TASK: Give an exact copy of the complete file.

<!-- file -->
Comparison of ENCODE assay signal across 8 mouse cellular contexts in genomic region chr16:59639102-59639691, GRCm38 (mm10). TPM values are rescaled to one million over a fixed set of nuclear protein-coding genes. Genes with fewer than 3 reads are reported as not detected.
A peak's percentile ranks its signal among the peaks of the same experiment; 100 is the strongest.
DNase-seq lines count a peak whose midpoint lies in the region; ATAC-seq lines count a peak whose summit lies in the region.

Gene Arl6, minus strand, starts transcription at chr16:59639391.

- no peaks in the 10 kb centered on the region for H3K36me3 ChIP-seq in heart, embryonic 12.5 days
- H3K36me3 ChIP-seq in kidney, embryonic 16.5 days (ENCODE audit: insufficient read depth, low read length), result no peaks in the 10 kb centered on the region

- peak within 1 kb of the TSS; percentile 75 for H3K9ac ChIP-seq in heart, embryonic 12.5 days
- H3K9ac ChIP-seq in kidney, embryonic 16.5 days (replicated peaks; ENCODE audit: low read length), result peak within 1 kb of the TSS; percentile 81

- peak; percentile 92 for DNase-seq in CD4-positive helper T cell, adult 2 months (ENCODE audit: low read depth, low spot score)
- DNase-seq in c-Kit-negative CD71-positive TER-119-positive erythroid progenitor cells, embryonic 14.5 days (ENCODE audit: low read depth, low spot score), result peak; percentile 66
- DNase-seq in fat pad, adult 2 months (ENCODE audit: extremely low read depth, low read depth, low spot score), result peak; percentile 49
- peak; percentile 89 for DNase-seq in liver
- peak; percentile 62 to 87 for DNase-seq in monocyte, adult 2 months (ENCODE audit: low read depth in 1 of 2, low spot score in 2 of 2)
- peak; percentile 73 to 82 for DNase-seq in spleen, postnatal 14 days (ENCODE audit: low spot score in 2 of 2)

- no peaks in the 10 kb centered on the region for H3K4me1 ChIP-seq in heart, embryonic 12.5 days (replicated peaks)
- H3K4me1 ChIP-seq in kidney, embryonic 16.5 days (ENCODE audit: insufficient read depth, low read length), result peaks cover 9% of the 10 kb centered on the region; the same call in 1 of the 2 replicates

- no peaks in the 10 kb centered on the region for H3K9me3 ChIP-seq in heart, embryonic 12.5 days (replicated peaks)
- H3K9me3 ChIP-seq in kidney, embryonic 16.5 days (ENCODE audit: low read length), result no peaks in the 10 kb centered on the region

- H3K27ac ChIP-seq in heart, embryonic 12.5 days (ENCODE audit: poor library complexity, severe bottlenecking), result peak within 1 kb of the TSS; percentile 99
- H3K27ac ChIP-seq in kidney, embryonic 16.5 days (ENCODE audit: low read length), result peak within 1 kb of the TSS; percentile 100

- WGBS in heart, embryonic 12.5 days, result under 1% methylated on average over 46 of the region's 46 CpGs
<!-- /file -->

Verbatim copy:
Comparison of ENCODE assay signal across 8 mouse cellular contexts in genomic region chr16:59639102-59639691, GRCm38 (mm10). TPM values are rescaled to one million over a fixed set of nuclear protein-coding genes. Genes with fewer than 3 reads are reported as not detected.
A peak's percentile ranks its signal among the peaks of the same experiment; 100 is the strongest.
DNase-seq lines count a peak whose midpoint lies in the region; ATAC-seq lines count a peak whose summit lies in the region.

Gene Arl6, minus strand, starts transcription at chr16:59639391.

- no peaks in the 10 kb centered on the region for H3K36me3 ChIP-seq in heart, embryonic 12.5 days
- H3K36me3 ChIP-seq in kidney, embryonic 16.5 days (ENCODE audit: insufficient read depth, low read length), result no peaks in the 10 kb centered on the region

- peak within 1 kb of the TSS; percentile 75 for H3K9ac ChIP-seq in heart, embryonic 12.5 days
- H3K9ac ChIP-seq in kidney, embryonic 16.5 days (replicated peaks; ENCODE audit: low read length), result peak within 1 kb of the TSS; percentile 81

- peak; percentile 92 for DNase-seq in CD4-positive helper T cell, adult 2 months (ENCODE audit: low read depth, low spot score)
- DNase-seq in c-Kit-negative CD71-positive TER-119-positive erythroid progenitor cells, embryonic 14.5 days (ENCODE audit: low read depth, low spot score), result peak; percentile 66
- DNase-seq in fat pad, adult 2 months (ENCODE audit: extremely low read depth, low read depth, low spot score), result peak; percentile 49
- peak; percentile 89 for DNase-seq in liver
- peak; percentile 62 to 87 for DNase-seq in monocyte, adult 2 months (ENCODE audit: low read depth in 1 of 2, low spot score in 2 of 2)
- peak; percentile 73 to 82 for DNase-seq in spleen, postnatal 14 days (ENCODE audit: low spot score in 2 of 2)

- no peaks in the 10 kb centered on the region for H3K4me1 ChIP-seq in heart, embryonic 12.5 days (replicated peaks)
- H3K4me1 ChIP-seq in kidney, embryonic 16.5 days (ENCODE audit: insufficient read depth, low read length), result peaks cover 9% of the 10 kb centered on the region; the same call in 1 of the 2 replicates

- no peaks in the 10 kb centered on the region for H3K9me3 ChIP-seq in heart, embryonic 12.5 days (replicated peaks)
- H3K9me3 ChIP-seq in kidney, embryonic 16.5 days (ENCODE audit: low read length), result no peaks in the 10 kb centered on the region

- H3K27ac ChIP-seq in heart, embryonic 12.5 days (ENCODE audit: poor library complexity, severe bottlenecking), result peak within 1 kb of the TSS; percentile 99
- H3K27ac ChIP-seq in kidney, embryonic 16.5 days (ENCODE audit: low read length), result peak within 1 kb of the TSS; percentile 100

- WGBS in heart, embryonic 12.5 days, result under 1% methylated on average over 46 of the region's 46 CpGs